The Art of Giving

28 June 2004

Thank you all for recognizing me as a successful businessman. I appreciate your support and encouragement.

One of the questions I am often asked by the media is how to be a successful businessman. The truth is I don’t like to be typecast. I consider myself to be a man first, and then a businessman. Everyone plays different roles in life. Perhaps the key to success is to identify your moral and intellectual coordinates. A life without principles is a life without direction. The right coordinates enable us to take on different roles while staying true to ourselves. You’ll lead a much more satisfying and enriching life if you can achieve success in different capacities.

For millennia, the Chinese have considered merchants and traders to be the lowest among the social classes, behind mandarins, farmers and laborers, in that order. The Chinese historian Sima Qian made a strong case for merchants, saying that they served society by distributing resources, managing risks and using capital efficiently. But his pioneering ideas were sometimes misinterpreted, which led to the belief that all merchants were profiteers.

The unfortunate fact is that there are many business people prepared to sacrifice their moral integrity for the bottom line. Their conduct is damaging to their industry and to society. There are still others who make their profits in murky grey areas. However, most business people understand that social progress requires courage, hard work and perseverance; more importantly, they know that a fair and equitable society is built on trust and integrity.

Fan Li and Benjamin Franklin

I’ve loved stories since I was a child. Of course, this is not limited to stories about famous or historical figures. Stories are happening all around us, and they are often the source of inspiration, and sometimes, enormous profit. I believe most of you know about Rockefeller and the shoeshine boy. In 1929, just before the Wall Street crash, Rockefeller was getting his shoes shined when he received a stock tip from the shoeshine boy. Rockefeller realized that if even a shoeshine boy is playing the market, then the market was ripe for a fall. Rockefeller then sold his shareholdings and was able to hold on to his wealth.

Fan Li was a senior official in the State of Yue in Ancient China during the Spring and Autumn period (770-480 B.C.) who helped the Emperor Guo Jian restore his kingdom. Having outlived his usefulness to the new emperor, Fan Li feared for his life and decided to give up his fame and riches to live in seclusion for the remainder of his life. After changing his name, he became a successful merchant and amassed another fortune, which he promptly gave away again for fear of jealousy. This cycle of accumulation and distribution of wealth was repeated several times.

The great American Benjamin Franklin was truly a Renaissance Man. He was a philosopher, politician, diplomat, author, scientist, businessman, and a musician. But on his gravestone are simply the words “Benjamin Franklin. Printer.”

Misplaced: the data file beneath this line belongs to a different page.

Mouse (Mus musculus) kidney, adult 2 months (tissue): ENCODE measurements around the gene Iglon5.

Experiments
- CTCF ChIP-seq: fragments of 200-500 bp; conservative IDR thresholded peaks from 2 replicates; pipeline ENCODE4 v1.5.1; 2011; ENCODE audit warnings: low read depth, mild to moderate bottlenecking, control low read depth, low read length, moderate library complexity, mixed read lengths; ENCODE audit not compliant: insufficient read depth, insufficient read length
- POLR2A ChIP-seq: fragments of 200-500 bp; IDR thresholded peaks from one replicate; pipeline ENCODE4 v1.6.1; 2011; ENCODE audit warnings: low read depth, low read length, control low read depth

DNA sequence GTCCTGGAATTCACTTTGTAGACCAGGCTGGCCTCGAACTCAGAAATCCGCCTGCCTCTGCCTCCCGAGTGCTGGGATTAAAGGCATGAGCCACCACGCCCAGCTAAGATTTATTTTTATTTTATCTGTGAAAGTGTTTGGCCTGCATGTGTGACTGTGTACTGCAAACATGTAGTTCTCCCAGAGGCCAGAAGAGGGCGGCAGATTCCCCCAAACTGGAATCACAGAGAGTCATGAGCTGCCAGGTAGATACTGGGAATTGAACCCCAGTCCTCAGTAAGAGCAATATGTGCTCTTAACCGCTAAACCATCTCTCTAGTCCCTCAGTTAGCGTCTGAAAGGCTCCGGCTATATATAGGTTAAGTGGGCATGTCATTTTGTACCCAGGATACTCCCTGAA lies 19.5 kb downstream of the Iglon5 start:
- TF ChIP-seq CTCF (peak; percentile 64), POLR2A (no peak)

Benjamin Franklin was born in 1706 in Boston Massachusetts. Franklin’s formal schooling ended early, but his education continued through self-learning. Young Ben Franklin loved to read and by age 12, he was apprenticed to his brother who was a printer. In 1730 Franklin bought the Pennsylvania Gazette. Poor Richard’s Almanack, published by Franklin under the pseudonym Richard Saunders, became the best-selling book next to the Bible. Franklin was wise beyond his age, and his dedication to community work quickly won him the public’s trust. From 1748 onwards, he launched a number of civic projects, including a library, schools, and hospitals. After gaining widespread fame, Franklin continued to find ways to help young people add value through his prolific writings.

Fan Li and Benjamin Franklin were different people from different worlds. But the stories of their lives are worth pondering. Fan changed himself to fit society, and Franklin pioneered changes in society. They played different roles during different times, but their coordinates were vastly different. Fan only wanted to live out the rest of his days in peace, but Franklin used his intellectual capability to illuminate and create a humane and bountiful society. Fan gave his riches to his neighbors, but Franklin used his for capacity building. People who are capable can serve society, and people who have a giving heart can push social progress.

I’ve been telling my friends recently that I have a third son, and they inevitably offer their congratulations with some embarrassment. I love my third son, my two sons love him, and so will my grandchildren. My third son is my Foundation. During my long career spanning over 60 years, I have stayed true to my core values, which are fairness, integrity, honesty, compassion and to achieve success through honest means. I believe that what I have built will continue to grow. I hope that my wealth can be used systematically to benefit others. We have to act concerted to sow good seeds and to build a fair and compassionate society, making contributions to the economy, education and healthcare. I hope that everyone can work together to nurture a culture of giving to create a brighter and more prosperous future for our beloved country and for mankind.